The ‘on your marks’ schools’ professional development focused on digital fluency, and not the DT curriculum content. These schools targeted digital fluency, as leaders wanted to build teachers’ fluency before introducing the DT curriculum content. They intended to shift to DT curriculum content PD in the future.
One of the ‘go!’ schools had several teachers who actively participated in a variety of networks, ranging from local to international, to help support implementation of the DT curriculum content. The local network this school belonged to, their Community of Learning | Kāhui Ako, shared understanding on the importance of the DT curriculum content, and supported each other:
In our Kāhui Ako we have recognised the need for our schools to bring everyone onto the same page with the DT curriculum content. Across our schools the staff are at various levels of knowledge about the DT curriculum content. We have been quite strategic as a Kāhui Ako to have a group of in-school leaders that are focusing on the DT curriculum content.
The next step is to map the curriculum together, so we don’t re-invent the wheel. We are supporting each other across the schools to make sure we implement it effectively.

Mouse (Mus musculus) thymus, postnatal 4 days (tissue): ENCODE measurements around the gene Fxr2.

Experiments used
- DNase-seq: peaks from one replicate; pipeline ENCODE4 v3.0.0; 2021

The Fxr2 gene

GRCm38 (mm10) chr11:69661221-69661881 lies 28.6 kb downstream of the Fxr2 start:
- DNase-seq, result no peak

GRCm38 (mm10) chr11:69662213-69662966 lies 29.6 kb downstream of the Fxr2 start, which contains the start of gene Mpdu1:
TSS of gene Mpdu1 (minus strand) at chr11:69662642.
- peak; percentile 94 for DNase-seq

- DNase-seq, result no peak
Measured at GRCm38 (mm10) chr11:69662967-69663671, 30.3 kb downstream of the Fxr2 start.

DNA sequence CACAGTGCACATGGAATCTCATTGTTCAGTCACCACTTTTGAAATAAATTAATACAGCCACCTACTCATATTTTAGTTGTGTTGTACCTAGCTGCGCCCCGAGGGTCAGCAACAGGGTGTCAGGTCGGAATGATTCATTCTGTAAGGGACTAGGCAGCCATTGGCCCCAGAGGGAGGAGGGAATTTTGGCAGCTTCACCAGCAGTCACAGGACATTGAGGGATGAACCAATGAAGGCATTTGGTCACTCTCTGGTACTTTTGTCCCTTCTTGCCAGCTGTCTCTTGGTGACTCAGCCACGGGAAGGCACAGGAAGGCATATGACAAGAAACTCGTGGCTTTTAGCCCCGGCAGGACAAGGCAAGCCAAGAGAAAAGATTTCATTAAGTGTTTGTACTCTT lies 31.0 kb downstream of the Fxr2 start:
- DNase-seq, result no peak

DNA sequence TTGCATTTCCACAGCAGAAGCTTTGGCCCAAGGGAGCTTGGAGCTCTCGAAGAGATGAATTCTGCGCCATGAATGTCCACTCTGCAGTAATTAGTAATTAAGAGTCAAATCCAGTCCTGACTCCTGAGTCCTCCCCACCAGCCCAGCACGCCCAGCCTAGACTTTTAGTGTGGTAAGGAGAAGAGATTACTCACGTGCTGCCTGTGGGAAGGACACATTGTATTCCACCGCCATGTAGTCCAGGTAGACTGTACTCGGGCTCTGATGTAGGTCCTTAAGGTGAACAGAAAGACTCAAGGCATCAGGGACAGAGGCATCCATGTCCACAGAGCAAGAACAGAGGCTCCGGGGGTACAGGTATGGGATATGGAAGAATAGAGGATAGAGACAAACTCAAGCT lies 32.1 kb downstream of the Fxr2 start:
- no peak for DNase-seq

(Professional Learning Lead)
The national network included a teacher who was a facilitator with Code Club. In this role the teacher supported schools across New Zealand with professional development in the DT curriculum content, building teacher knowledge about the DT curriculum content and coding capability. Another school leader, involved in an international network, learnt about how schools in other countries had implemented their country’s DT curriculum. This helped inform their school’s progress. As part of this network, the leader developed resources for Minecraft: Education Edition that were related to the NZC.
One of the ‘get set’ schools had their DT leader engage in a small number of professional networks with a particular focus on science, technology, engineering, arts and mathematics (STEAM) in their Kāhui Ako, which supported a new project-based unit. The DT leader also collaborated with other teachers in the Digital Technologies Teachers Aotearoa (DTTA) network20, and indeed took a leadership role in that group.
The ‘on your marks’ schools were involved in networks, but these did not support the implementation of the DT curriculum content.
One of the ‘go!’ schools worked with industry partners, such as the video game industry, to show teachers, parents and students how the DT curriculum content was important in the world beyond school. These examples gave teachers, parents and students awareness of real-world applications of the DT curriculum content.
In exchange, these partnerships provided PD opportunities from experts to the school.
|‘on your marks’||‘get set’||‘go!’|
|Professional Development provider||
|Teacher role in network||